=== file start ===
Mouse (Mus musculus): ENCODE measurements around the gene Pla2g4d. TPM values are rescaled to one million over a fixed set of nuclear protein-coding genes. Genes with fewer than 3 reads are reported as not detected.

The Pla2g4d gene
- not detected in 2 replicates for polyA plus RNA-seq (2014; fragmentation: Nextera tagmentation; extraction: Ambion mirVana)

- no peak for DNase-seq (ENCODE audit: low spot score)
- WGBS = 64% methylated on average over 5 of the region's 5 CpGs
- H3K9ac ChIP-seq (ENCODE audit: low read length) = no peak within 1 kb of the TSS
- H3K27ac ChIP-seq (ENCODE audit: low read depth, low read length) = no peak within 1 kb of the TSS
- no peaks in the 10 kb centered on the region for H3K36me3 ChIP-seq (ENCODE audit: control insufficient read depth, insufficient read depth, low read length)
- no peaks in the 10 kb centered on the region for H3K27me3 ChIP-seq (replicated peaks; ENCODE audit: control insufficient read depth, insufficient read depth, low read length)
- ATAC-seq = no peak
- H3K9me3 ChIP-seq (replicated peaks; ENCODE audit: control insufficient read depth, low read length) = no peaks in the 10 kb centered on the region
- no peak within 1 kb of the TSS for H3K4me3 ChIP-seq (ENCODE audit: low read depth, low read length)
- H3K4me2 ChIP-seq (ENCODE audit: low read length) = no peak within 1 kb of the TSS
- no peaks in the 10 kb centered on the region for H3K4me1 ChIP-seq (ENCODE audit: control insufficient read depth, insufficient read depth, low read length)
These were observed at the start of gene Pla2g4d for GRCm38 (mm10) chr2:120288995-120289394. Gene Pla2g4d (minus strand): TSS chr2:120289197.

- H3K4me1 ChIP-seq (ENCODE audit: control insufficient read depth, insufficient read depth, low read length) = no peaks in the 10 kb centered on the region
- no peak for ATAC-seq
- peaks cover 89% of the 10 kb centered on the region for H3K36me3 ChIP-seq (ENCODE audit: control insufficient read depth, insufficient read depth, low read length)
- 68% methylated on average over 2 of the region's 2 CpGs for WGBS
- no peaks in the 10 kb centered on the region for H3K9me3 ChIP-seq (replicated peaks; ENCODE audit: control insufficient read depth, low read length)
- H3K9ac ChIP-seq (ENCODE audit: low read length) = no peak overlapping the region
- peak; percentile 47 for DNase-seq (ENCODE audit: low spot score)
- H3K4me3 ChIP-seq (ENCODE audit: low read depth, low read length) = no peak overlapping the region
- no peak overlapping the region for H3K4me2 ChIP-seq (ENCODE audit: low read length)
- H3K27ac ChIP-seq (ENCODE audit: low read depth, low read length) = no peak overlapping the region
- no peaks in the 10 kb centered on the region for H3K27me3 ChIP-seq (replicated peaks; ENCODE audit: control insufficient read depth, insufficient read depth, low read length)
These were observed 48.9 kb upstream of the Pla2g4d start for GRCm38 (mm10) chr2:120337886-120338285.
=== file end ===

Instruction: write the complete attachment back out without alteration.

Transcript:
Mouse (Mus musculus): ENCODE measurements around the gene Pla2g4d. TPM values are rescaled to one million over a fixed set of nuclear protein-coding genes. Genes with fewer than 3 reads are reported as not detected.

The Pla2g4d gene
- not detected in 2 replicates for polyA plus RNA-seq (2014; fragmentation: Nextera tagmentation; extraction: Ambion mirVana)

- no peak for DNase-seq (ENCODE audit: low spot score)
- WGBS = 64% methylated on average over 5 of the region's 5 CpGs
- H3K9ac ChIP-seq (ENCODE audit: low read length) = no peak within 1 kb of the TSS
- H3K27ac ChIP-seq (ENCODE audit: low read depth, low read length) = no peak within 1 kb of the TSS
- no peaks in the 10 kb centered on the region for H3K36me3 ChIP-seq (ENCODE audit: control insufficient read depth, insufficient read depth, low read length)
- no peaks in the 10 kb centered on the region for H3K27me3 ChIP-seq (replicated peaks; ENCODE audit: control insufficient read depth, insufficient read depth, low read length)
- ATAC-seq = no peak
- H3K9me3 ChIP-seq (replicated peaks; ENCODE audit: control insufficient read depth, low read length) = no peaks in the 10 kb centered on the region
- no peak within 1 kb of the TSS for H3K4me3 ChIP-seq (ENCODE audit: low read depth, low read length)
- H3K4me2 ChIP-seq (ENCODE audit: low read length) = no peak within 1 kb of the TSS
- no peaks in the 10 kb centered on the region for H3K4me1 ChIP-seq (ENCODE audit: control insufficient read depth, insufficient read depth, low read length)
These were observed at the start of gene Pla2g4d for GRCm38 (mm10) chr2:120288995-120289394. Gene Pla2g4d (minus strand): TSS chr2:120289197.

- H3K4me1 ChIP-seq (ENCODE audit: control insufficient read depth, insufficient read depth, low read length) = no peaks in the 10 kb centered on the region
- no peak for ATAC-seq
- peaks cover 89% of the 10 kb centered on the region for H3K36me3 ChIP-seq (ENCODE audit: control insufficient read depth, insufficient read depth, low read length)
- 68% methylated on average over 2 of the region's 2 CpGs for WGBS
- no peaks in the 10 kb centered on the region for H3K9me3 ChIP-seq (replicated peaks; ENCODE audit: control insufficient read depth, low read length)
- H3K9ac ChIP-seq (ENCODE audit: low read length) = no peak overlapping the region
- peak; percentile 47 for DNase-seq (ENCODE audit: low spot score)
- H3K4me3 ChIP-seq (ENCODE audit: low read depth, low read length) = no peak overlapping the region
- no peak overlapping the region for H3K4me2 ChIP-seq (ENCODE audit: low read length)
- H3K27ac ChIP-seq (ENCODE audit: low read depth, low read length) = no peak overlapping the region
- no peaks in the 10 kb centered on the region for H3K27me3 ChIP-seq (replicated peaks; ENCODE audit: control insufficient read depth, insufficient read depth, low read length)
These were observed 48.9 kb upstream of the Pla2g4d start for GRCm38 (mm10) chr2:120337886-120338285.